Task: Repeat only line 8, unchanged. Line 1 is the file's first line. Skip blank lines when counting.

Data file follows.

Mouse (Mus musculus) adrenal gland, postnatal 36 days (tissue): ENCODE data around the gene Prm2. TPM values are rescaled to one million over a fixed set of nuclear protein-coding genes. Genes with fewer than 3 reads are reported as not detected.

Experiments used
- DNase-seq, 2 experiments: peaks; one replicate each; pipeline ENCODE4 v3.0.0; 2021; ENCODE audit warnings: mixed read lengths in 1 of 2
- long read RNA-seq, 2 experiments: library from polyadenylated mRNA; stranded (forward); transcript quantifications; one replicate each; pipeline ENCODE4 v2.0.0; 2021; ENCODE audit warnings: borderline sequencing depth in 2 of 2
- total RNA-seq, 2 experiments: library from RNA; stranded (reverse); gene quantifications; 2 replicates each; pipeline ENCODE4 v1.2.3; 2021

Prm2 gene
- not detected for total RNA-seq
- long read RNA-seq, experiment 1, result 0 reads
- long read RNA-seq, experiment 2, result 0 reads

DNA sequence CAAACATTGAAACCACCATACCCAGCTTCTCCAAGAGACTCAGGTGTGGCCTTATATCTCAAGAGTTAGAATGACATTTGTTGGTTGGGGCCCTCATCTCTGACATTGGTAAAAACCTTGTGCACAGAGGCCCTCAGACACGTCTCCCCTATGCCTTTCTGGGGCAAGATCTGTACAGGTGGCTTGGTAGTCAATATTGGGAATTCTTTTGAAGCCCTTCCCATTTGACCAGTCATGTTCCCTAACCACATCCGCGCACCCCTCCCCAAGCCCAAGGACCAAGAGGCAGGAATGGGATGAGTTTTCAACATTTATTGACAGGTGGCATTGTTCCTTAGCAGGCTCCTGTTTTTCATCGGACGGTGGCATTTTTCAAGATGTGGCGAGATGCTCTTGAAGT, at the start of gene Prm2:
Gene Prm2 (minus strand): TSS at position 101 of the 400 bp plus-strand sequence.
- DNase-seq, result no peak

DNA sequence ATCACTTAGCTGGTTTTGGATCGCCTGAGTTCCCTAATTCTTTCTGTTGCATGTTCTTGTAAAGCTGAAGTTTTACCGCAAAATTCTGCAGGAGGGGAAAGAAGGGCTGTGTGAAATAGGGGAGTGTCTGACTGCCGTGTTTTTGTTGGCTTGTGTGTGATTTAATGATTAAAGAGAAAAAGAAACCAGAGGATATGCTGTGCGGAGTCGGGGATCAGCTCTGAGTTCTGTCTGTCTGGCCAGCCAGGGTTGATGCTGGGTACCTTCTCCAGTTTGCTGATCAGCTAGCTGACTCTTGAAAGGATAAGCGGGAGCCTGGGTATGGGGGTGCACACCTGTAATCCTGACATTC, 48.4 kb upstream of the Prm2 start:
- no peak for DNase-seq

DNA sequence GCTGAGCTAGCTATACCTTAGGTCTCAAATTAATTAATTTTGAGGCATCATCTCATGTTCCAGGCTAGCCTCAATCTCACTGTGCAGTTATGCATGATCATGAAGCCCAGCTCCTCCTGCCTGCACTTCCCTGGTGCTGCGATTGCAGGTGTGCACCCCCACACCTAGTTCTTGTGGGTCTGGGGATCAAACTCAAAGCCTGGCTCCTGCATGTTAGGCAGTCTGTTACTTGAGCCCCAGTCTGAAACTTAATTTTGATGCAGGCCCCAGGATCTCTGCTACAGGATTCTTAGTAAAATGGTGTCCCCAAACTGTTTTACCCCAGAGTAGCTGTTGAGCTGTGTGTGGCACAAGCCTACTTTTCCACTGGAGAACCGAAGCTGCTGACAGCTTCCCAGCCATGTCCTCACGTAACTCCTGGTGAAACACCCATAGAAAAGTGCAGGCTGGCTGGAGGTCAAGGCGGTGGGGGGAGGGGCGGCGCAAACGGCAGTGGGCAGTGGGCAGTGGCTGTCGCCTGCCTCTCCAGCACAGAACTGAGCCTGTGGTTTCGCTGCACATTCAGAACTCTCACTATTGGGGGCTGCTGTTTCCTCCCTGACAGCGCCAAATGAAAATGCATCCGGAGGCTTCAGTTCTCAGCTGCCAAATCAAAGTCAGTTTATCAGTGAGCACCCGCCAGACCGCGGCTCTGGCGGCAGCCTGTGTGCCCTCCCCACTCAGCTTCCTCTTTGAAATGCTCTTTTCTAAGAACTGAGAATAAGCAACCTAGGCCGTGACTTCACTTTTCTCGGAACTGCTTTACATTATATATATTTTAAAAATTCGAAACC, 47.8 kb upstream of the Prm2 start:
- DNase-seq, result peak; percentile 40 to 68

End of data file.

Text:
- long read RNA-seq, experiment 1, result 0 reads